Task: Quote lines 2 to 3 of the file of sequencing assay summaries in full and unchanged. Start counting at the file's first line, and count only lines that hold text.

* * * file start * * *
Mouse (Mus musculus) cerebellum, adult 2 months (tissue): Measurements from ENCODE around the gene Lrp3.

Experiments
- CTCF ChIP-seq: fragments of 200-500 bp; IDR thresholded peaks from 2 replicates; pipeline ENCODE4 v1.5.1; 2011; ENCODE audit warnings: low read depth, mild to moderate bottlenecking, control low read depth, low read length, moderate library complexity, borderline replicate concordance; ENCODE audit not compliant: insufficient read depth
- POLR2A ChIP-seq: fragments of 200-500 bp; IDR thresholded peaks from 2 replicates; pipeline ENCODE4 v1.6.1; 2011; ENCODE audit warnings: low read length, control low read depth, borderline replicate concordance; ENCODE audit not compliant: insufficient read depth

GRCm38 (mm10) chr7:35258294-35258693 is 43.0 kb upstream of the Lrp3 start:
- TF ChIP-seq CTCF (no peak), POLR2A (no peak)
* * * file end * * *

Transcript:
Experiments
- CTCF ChIP-seq: fragments of 200-500 bp; IDR thresholded peaks from 2 replicates; pipeline ENCODE4 v1.5.1; 2011; ENCODE audit warnings: low read depth, mild to moderate bottlenecking, control low read depth, low read length, moderate library complexity, borderline replicate concordance; ENCODE audit not compliant: insufficient read depth